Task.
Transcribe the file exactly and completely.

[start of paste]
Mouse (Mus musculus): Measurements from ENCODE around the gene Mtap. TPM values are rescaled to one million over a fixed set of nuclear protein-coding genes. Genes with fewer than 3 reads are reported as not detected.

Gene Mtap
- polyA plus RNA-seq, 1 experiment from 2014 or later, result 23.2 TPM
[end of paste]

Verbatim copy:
Mouse (Mus musculus): Measurements from ENCODE around the gene Mtap. TPM values are rescaled to one million over a fixed set of nuclear protein-coding genes. Genes with fewer than 3 reads are reported as not detected.

Gene Mtap
- polyA plus RNA-seq, 1 experiment from 2014 or later, result 23.2 TPM